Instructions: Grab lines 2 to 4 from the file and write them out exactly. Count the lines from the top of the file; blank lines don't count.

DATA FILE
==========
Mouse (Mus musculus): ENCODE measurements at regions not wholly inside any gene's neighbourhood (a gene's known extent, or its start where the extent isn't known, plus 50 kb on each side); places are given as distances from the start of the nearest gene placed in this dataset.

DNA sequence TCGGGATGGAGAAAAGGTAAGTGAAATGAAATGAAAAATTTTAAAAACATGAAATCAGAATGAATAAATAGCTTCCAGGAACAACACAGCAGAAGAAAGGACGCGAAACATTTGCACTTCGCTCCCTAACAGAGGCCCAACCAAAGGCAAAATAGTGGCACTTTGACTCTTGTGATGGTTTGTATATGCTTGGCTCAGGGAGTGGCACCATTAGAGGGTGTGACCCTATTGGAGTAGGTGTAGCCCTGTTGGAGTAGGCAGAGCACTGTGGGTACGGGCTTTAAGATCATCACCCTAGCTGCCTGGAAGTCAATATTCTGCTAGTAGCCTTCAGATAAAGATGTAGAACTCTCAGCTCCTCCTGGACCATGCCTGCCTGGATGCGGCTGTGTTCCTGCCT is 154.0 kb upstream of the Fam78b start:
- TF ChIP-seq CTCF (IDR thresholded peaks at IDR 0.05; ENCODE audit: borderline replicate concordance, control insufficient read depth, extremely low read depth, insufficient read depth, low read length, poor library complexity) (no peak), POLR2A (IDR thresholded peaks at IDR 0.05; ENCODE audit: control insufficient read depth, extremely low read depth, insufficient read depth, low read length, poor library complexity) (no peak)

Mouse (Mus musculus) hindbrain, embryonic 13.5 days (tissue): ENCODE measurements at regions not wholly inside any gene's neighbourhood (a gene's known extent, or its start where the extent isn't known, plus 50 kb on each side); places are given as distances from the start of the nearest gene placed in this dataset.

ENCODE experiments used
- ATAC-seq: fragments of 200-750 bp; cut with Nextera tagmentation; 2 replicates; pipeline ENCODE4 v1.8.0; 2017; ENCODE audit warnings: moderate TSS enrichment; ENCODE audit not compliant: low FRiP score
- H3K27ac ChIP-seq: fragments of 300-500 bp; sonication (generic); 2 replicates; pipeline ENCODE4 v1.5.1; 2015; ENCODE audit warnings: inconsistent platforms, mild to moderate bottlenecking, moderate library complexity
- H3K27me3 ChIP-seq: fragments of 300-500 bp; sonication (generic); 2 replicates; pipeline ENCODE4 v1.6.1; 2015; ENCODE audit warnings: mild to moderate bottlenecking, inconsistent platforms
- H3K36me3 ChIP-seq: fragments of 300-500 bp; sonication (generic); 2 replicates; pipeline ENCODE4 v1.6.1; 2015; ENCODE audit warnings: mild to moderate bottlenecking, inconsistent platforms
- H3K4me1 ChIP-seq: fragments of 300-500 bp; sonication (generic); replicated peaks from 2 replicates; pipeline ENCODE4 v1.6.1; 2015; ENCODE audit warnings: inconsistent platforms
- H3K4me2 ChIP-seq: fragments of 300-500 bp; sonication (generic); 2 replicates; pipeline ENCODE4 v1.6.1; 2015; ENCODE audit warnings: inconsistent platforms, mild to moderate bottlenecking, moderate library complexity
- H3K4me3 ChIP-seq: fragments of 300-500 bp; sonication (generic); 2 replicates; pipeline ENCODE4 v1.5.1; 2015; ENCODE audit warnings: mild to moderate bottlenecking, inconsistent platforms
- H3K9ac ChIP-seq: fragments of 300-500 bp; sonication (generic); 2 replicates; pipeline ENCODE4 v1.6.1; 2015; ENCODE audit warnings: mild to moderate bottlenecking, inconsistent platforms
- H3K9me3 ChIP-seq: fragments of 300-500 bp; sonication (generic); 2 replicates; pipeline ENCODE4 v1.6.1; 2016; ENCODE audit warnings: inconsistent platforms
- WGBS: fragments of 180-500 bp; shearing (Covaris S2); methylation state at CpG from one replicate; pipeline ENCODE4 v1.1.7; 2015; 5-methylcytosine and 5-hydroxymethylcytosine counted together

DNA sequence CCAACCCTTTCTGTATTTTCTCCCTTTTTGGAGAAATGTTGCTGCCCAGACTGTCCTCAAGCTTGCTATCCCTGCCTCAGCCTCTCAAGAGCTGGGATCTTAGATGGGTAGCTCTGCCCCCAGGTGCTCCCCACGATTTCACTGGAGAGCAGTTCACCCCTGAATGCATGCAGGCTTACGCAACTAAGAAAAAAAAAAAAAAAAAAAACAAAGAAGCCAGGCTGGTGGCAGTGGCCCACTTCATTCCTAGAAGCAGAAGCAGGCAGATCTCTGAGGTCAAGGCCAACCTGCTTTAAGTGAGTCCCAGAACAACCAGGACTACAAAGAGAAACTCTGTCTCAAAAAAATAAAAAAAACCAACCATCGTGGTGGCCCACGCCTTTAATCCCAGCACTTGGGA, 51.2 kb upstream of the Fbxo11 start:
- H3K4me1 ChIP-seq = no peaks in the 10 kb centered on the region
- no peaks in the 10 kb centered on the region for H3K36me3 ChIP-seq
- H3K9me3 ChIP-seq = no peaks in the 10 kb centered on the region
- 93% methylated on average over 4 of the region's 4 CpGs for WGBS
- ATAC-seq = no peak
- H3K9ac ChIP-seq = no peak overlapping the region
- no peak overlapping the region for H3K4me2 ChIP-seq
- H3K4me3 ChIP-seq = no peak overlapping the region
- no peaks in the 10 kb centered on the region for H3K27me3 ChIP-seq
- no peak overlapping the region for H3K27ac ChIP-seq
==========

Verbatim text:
DNA sequence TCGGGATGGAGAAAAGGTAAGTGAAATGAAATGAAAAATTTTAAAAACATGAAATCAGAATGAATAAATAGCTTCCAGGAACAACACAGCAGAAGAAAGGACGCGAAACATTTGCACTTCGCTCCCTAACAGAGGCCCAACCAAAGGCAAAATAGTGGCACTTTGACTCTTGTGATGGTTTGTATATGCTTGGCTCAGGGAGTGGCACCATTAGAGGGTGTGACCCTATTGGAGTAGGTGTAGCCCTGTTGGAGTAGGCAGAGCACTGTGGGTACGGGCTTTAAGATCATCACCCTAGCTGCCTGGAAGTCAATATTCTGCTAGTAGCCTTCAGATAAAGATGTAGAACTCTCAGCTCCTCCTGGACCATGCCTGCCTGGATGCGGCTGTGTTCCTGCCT is 154.0 kb upstream of the Fam78b start:
- TF ChIP-seq CTCF (IDR thresholded peaks at IDR 0.05; ENCODE audit: borderline replicate concordance, control insufficient read depth, extremely low read depth, insufficient read depth, low read length, poor library complexity) (no peak), POLR2A (IDR thresholded peaks at IDR 0.05; ENCODE audit: control insufficient read depth, extremely low read depth, insufficient read depth, low read length, poor library complexity) (no peak)

Mouse (Mus musculus) hindbrain, embryonic 13.5 days (tissue): ENCODE measurements at regions not wholly inside any gene's neighbourhood (a gene's known extent, or its start where the extent isn't known, plus 50 kb on each side); places are given as distances from the start of the nearest gene placed in this dataset.